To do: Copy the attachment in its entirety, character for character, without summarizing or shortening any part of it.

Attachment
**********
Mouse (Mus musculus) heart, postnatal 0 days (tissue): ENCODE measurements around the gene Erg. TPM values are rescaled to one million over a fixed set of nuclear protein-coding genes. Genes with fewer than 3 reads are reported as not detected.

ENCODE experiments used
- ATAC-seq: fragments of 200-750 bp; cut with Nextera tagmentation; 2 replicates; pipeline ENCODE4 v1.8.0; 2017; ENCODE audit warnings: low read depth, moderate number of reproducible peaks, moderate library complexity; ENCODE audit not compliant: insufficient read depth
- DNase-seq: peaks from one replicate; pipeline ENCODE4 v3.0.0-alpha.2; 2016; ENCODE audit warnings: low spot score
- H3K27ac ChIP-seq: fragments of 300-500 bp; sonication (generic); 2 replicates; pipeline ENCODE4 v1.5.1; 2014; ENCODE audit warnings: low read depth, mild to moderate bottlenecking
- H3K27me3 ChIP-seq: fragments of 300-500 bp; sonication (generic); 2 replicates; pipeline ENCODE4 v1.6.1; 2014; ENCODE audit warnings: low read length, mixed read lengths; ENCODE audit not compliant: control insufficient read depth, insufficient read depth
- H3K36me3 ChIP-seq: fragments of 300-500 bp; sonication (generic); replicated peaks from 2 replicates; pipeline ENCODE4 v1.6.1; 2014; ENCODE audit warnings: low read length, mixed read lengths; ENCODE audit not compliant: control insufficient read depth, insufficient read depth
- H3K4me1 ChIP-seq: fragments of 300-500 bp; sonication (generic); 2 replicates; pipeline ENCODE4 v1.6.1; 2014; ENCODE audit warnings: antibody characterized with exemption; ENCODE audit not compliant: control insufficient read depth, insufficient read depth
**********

Mouse (Mus musculus) heart, postnatal 0 days (tissue): ENCODE measurements around the gene Erg. TPM values are rescaled to one million over a fixed set of nuclear protein-coding genes. Genes with fewer than 3 reads are reported as not detected.

ENCODE experiments used
- ATAC-seq: fragments of 200-750 bp; cut with Nextera tagmentation; 2 replicates; pipeline ENCODE4 v1.8.0; 2017; ENCODE audit warnings: low read depth, moderate number of reproducible peaks, moderate library complexity; ENCODE audit not compliant: insufficient read depth
- DNase-seq: peaks from one replicate; pipeline ENCODE4 v3.0.0-alpha.2; 2016; ENCODE audit warnings: low spot score
- H3K27ac ChIP-seq: fragments of 300-500 bp; sonication (generic); 2 replicates; pipeline ENCODE4 v1.5.1; 2014; ENCODE audit warnings: low read depth, mild to moderate bottlenecking
- H3K27me3 ChIP-seq: fragments of 300-500 bp; sonication (generic); 2 replicates; pipeline ENCODE4 v1.6.1; 2014; ENCODE audit warnings: low read length, mixed read lengths; ENCODE audit not compliant: control insufficient read depth, insufficient read depth
- H3K36me3 ChIP-seq: fragments of 300-500 bp; sonication (generic); replicated peaks from 2 replicates; pipeline ENCODE4 v1.6.1; 2014; ENCODE audit warnings: low read length, mixed read lengths; ENCODE audit not compliant: control insufficient read depth, insufficient read depth
- H3K4me1 ChIP-seq: fragments of 300-500 bp; sonication (generic); 2 replicates; pipeline ENCODE4 v1.6.1; 2014; ENCODE audit warnings: antibody characterized with exemption; ENCODE audit not compliant: control insufficient read depth, insufficient read depth